1 - So you have digged on the cost of the healthcare, law and tax structure, wages and all between the countries to come to the conclusion that X+Y is less than X?
I have nothing against government providing basic healthcare, as long as it is voluntary and not through taxation. The same argument you are making on scale can be made through association or massive health plans. Like instead of the federal government taxing corporations, people, etc and destinating a ever floating amount to healthcare you have a very specific and independent accountability for the healthcare... so if 200M people in USA doesn't want to either use the private sector through individual consult or plan they can sign up to a collective safety net.
The biggest problem with taxes and government budgeting is that they create taxes saying how they'll use the money but it usually is diverted to other places... and sure economy of scale can be beneficial on making cost lesser, but when you have the government holding that power and corrupt politician that means inflated costs all around.
As I said, I'm against government involvement as much as possible and prefer the options of private education and health, but those are two areas were I concede that due to people being bad at planning it is acceptable that the government make the safety net.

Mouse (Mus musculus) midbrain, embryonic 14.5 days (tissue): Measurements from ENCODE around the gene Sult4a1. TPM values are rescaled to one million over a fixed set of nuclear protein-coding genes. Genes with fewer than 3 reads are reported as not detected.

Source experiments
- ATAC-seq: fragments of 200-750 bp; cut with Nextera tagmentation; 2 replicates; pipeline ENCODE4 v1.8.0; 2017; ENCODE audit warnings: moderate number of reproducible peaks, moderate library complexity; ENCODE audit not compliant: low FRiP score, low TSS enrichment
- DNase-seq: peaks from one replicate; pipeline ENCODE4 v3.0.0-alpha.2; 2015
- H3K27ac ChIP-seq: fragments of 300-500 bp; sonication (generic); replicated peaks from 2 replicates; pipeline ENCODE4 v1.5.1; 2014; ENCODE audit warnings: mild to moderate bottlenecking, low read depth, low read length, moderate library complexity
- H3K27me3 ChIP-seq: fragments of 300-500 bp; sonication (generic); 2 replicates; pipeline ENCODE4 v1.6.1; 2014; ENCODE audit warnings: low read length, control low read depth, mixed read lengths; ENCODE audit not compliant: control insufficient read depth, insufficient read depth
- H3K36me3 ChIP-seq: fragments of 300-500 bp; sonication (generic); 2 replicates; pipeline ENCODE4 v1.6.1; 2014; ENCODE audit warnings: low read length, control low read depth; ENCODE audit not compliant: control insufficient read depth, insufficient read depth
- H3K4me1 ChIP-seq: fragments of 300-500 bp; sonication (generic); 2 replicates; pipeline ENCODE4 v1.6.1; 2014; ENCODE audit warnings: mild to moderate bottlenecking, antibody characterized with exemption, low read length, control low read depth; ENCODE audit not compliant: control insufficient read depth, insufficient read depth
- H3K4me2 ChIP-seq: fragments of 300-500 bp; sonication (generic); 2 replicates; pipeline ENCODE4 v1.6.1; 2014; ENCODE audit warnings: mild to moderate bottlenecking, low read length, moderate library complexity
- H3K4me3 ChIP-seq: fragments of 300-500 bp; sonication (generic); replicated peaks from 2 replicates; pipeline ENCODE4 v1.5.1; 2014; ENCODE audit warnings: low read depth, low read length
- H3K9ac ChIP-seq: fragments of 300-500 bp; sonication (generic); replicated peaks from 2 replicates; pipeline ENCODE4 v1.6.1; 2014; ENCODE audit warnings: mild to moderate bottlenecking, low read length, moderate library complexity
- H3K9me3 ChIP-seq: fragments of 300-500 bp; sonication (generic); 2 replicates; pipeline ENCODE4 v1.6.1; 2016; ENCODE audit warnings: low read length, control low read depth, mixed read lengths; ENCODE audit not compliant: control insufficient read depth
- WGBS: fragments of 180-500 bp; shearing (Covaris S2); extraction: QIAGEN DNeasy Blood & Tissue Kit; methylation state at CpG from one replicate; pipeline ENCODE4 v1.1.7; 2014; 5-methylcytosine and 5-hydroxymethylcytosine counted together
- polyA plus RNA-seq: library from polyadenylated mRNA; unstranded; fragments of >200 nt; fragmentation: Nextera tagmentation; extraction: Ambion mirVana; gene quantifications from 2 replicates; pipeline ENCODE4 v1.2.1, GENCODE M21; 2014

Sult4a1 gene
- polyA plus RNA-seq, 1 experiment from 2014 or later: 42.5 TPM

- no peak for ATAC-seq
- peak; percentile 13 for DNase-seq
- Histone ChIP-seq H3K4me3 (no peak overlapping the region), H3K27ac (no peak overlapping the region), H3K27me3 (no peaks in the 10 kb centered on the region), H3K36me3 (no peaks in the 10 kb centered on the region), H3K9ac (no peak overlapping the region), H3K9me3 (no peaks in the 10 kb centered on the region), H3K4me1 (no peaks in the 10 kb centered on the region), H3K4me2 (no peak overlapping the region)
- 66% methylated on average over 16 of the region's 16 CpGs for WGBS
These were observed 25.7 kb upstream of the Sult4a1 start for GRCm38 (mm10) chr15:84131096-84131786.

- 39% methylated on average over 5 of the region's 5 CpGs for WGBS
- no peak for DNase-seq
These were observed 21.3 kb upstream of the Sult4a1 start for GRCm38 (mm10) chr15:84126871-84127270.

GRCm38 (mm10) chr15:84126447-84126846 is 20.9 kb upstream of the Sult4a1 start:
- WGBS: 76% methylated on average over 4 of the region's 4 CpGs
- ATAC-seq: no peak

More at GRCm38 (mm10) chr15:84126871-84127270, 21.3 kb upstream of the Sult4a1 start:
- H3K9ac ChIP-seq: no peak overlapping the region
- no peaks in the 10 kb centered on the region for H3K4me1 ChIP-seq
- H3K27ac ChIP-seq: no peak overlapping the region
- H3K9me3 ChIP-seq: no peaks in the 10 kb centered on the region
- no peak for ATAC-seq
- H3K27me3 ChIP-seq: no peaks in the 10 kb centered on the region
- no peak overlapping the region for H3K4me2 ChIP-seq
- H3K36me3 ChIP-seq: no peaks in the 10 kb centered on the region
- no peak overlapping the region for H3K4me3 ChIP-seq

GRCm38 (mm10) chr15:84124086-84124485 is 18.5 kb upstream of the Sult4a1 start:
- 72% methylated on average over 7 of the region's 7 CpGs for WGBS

I mean, yes, equivalent services are significantly cheaper in Single-payer systems, for the government, than they are for individual consumers in the US.
It's the concept of consumer-sided monopoly. Companies are *forced* to accept prices and conditions set by the government, as there is no other way to access the market, at all. In the same way that a producer-sided monopoly hikes prices, a consumer-sided monopoly plunges them. Having several competing private healthcare providers would not allow this.
"The biggest problem with taxes and government budgeting is that they create taxes saying how they'll use the money but it usually is diverted to other places... and sure economy of scale can be beneficial on making cost lesser, but when you have the government holding that power and corrupt politician that means inflated costs all around."
I can see that being a problem in Brazil, less so in fully developed democracies, with appropriate systems ensuring transparency. The expenses of individual politicians, and any meetings they might have with potential contractors are *very* closely guarded. Occasional "scandals" do appear, but there is a difference in scale which needs to be stated, here - the biggest one in Canada, for the last few years, was that several senators had used government funds to travel with business class, instead of economy class as they were supposed to.
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